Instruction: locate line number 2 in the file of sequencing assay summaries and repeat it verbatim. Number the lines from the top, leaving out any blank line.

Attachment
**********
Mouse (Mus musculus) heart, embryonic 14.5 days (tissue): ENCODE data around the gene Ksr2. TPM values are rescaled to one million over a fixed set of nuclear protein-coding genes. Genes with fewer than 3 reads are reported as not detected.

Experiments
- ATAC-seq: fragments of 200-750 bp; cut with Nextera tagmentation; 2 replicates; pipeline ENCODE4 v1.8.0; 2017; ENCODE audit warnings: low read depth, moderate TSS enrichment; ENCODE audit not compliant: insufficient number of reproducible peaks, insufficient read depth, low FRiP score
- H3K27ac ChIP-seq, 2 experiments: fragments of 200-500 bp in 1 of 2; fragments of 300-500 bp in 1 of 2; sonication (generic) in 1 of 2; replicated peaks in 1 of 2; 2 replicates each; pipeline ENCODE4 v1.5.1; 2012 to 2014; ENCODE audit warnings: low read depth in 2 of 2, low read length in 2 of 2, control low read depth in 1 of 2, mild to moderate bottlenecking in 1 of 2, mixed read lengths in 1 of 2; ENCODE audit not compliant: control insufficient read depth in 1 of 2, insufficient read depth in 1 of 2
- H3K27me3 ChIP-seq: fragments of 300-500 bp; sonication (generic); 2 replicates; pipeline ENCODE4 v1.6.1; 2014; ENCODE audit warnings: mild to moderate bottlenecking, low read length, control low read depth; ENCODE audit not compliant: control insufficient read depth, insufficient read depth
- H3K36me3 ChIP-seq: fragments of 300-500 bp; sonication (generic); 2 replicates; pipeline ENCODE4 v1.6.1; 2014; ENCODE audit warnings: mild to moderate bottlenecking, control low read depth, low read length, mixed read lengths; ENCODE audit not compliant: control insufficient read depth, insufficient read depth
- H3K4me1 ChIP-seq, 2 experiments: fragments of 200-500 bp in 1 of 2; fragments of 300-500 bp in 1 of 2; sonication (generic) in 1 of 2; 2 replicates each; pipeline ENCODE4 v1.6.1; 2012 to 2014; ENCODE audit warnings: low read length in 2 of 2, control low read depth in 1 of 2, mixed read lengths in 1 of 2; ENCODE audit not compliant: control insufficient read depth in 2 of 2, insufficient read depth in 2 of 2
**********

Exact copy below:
Experiments